I was looking over one of my other articles (“Colonialization of the Americas, and the Growth of the American Empire”: http://notesfromtheninthcircle.blogspot.com/2011/08/colonialization-of-americas-and-growth.html) and found information that I need to correct an error and to make a couple of additions.
First, the Norse outpost in Newfoundland, which they called Vinland, began as a permanent settlement that lasted ten years. It was first founded about 1000 CE.
Second, while the Spanish were indeed the first Europeans to settle in the Age of Exploration, the colony founded in 1559 by Tristan de Luna was not the first.
In 1526, Luca Vazquez de Ayllon established the colony of San Miguel de Gualdape at or near Sapelo Island, Georgia, with 600 settlers. However, hardships including a harsh winter and trouble with natives led to the effort being deserted after three months. They did, however, bequeath a lasting legacy in that they were the first to name the region Carolina, for Charles I & V of Spain and the Holy Roman Empire.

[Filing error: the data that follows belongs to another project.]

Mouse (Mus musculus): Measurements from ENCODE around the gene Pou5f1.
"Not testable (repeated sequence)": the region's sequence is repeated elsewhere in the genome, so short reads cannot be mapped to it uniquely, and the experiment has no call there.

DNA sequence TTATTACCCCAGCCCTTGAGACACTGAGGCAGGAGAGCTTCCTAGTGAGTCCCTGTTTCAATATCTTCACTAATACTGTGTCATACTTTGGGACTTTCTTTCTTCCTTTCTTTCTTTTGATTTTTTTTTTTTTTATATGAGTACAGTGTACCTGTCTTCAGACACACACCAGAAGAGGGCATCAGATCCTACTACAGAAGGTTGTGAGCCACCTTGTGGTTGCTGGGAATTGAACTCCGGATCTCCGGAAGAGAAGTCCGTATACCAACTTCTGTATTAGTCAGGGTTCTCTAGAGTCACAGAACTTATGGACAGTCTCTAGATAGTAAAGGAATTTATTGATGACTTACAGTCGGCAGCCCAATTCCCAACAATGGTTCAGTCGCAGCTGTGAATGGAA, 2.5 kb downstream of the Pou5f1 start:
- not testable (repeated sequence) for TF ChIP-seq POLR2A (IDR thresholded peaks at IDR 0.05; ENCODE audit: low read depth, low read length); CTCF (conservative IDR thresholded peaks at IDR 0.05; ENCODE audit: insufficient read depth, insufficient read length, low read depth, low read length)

More notable, especially this month of February in its role as Black History Month, were events connected to a portion of the San Miguel de Gualdape population.
A hundred of these settlers were slaves brought from Africa to help build the colony. One of the main reasons for the colony’s failure was the first slave revolt in American history, by its first African slaves. Victorious, the slaves faded into the forest and from history. There is no record of what became of them, but those that survived are the first non-native Americans in the later United States.
If you happen to look at the original entry again (“America is Beautiful”: http://notesfromtheninthcircle.blogspot.com/2014/02/america-is-beautiful.html), you will find I have made the corrections there.